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I guess I don't always see it as "lowest bidder". In my case the doctors are the same ones that participate in the high end employer plans.. The issue is the network is heavily restricted.
I was really considered healthy until I had a pacemaker installed 4 years ago. I don't really consider myself to be unhealthy. I just had an electrical problem. One never knows when something will crop up.
My way of dealing with this.... I budget for heath insurance and paying max out of pocket for both of us every year. If I don't spend it on health care, I can spend it else where if I like.
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Old 02-19-2017, 06:03 AM   #8
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Every policy (HSA HDHP) that I have purchased through the ACA marketplace covered emergencies while traveling overseas. I don't believe it's an ACA requirement so at a minimum I would make sure it's included in any policy I purchased. If all of your overseas travel is in one country then you might be able to purchase a local short term health insurance policy. Even in a country like Thailand I wouldn't feel comfortable without some type of emergency coverage, the cost can still add up quickly.
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Old 02-19-2017, 09:16 AM   #9
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Doesn't GeoBlue require you have an an underlying US plan?
Yes, but if he also has the cheapest plan in NM, then that would meet the requirement. It's hard to know whether it's necessary to have both plans, but I would think it's worth looking into to see if it's worth the cost.
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Old 02-19-2017, 09:48 AM   #10
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Well I wouldn't move to another state in the current situation. Living in MN where we had many good options 2 years ago, to where some parts of the state have no "good" options, tells me moving for insurance coverage is a losing proposition.
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Old 02-19-2017, 09:54 AM   #11
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Have you considered talking to an insurance agent? Policies vary a lot and I seem to recall the overseas coverage may have time limits on it - perhaps a trip can be no longer than 90 days. I would think talking to a a professional who knows the health insurance industry might be time well spent.
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Old 02-19-2017, 10:16 AM   #12
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I think realistically you need to return to your home state in the case of a major hospitalization or something like cancer.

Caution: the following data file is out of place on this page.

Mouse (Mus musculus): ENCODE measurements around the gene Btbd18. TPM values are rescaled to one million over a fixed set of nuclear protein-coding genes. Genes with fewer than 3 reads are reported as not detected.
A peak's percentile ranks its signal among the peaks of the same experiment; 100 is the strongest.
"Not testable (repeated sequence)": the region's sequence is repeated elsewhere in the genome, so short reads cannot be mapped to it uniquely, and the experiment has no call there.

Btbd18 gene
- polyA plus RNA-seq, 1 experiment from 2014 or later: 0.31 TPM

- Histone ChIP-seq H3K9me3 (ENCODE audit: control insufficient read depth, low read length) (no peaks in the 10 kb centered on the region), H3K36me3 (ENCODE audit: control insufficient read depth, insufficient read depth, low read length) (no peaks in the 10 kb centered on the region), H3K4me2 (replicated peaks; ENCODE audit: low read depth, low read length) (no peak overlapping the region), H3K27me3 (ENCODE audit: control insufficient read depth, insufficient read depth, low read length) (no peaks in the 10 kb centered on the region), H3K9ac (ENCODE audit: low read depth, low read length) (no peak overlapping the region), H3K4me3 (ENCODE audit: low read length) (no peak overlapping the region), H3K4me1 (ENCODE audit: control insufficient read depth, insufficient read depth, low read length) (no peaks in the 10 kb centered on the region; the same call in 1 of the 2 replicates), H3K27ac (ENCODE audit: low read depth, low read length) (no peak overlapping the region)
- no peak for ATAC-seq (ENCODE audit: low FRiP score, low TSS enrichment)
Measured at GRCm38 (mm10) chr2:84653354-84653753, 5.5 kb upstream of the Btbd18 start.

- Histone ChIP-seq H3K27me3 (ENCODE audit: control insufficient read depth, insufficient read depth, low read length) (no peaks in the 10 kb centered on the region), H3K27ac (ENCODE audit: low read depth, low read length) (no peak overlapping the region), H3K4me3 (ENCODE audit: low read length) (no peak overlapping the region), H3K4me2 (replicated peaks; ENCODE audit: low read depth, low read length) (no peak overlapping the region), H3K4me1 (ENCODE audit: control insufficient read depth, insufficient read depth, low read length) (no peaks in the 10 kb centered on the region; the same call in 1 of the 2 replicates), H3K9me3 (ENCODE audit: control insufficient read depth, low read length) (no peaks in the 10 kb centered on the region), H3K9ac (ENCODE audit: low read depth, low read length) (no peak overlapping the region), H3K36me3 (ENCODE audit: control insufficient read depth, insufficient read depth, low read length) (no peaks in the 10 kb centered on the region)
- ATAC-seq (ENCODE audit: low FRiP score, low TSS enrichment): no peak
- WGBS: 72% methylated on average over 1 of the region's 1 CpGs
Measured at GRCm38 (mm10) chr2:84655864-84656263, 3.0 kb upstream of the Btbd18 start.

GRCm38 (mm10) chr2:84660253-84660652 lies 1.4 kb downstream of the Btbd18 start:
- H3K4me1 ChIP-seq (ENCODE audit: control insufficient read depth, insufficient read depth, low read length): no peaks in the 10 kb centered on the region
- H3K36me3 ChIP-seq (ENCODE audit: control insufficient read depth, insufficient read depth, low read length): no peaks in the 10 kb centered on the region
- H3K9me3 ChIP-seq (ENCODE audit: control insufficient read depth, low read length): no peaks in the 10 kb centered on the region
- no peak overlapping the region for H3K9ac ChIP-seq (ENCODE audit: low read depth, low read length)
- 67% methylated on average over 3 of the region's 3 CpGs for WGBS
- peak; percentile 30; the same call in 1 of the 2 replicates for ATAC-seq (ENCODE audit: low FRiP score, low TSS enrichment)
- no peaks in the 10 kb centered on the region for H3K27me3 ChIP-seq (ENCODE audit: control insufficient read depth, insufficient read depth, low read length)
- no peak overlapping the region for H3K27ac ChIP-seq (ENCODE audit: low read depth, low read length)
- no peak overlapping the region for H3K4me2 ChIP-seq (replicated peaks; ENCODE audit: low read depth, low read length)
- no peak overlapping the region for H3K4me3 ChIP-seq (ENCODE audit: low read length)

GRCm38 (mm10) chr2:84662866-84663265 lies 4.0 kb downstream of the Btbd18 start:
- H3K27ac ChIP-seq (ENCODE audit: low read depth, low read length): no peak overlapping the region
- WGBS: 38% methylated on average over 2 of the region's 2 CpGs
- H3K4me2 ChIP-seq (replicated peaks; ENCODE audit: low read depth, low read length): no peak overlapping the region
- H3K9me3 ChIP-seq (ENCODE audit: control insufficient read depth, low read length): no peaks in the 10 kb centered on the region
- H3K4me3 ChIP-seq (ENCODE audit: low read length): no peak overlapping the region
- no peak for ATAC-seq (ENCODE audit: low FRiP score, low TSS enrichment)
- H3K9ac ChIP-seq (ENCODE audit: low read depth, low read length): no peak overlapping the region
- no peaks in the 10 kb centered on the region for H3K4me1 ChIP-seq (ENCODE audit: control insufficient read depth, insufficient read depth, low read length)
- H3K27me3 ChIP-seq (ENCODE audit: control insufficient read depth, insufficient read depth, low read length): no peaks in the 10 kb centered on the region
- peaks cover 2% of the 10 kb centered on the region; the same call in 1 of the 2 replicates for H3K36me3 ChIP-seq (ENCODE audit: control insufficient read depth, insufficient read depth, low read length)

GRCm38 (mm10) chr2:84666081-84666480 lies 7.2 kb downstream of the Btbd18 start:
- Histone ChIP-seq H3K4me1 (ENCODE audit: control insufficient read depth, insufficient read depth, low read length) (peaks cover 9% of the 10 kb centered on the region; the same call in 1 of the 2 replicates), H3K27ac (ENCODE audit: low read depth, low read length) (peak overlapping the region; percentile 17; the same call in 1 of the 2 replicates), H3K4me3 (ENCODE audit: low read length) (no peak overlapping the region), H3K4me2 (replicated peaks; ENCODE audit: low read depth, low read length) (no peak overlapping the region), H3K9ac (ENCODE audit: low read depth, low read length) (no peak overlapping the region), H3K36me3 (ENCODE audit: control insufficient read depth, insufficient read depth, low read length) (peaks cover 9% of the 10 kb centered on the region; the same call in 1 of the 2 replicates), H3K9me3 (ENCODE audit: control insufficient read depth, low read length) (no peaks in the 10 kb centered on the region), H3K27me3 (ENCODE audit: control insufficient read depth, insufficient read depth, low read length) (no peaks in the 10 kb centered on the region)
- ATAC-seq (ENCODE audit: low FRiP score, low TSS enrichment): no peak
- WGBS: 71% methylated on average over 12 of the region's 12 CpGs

Unless you can't be moved, which IMO would fall under emergency care and would be covered by most policies?
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Old 02-19-2017, 11:48 AM   #13
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Does Regence BCBS serve NM? Here in WA they have a plan that is a PPO locally (I have used the version linked to U Washington Medicine to ensure access to best specialists in case of cancer, etc), but also includes emergency treatment at any hospital in the BCBS global network at in-network rates. The (very expensive) hospital we use in Beijing is included, as are many others (probably Bumrungrad in Bangkok, etc.). It won't cover preventative care outside your local area, but is there for emergencies.

The Premera BCBS plan does NOT include this option -- you have to look at each of the plans to see if they have the international coverage.
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Old 02-19-2017, 12:42 PM   #14
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Maybe check out something different like Liberty HealthShare?
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Old 02-19-2017, 02:37 PM   #15
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OK a different take here from a former New Mexico (now Arizona) resident who also lived as an expat in Mexico for 3 years and also knows Thailand reasonably well.

Obviously the whole health insurance thing is more of a moving target/train wreck/Russian (or Polish?) roulette thing (how's that for tortured mixed metaphors?) now than ever before given uncertainties in Washington.

My very hazy crystal ball says that given that well over half of NM's population is on Medicaid and moset of the rest heavily dependent on subsidized ACA plans AND that it's a very "blue" state that's uniquely good at getting everything it can from the federal government it will probably be one of the better states to (nominally, in your case) reside in going forward from a health insurance perspective. Couldn't be more different than where we are in AZ, which is sure to use any "let the state decide" leeway to slash and burn any benefits it can.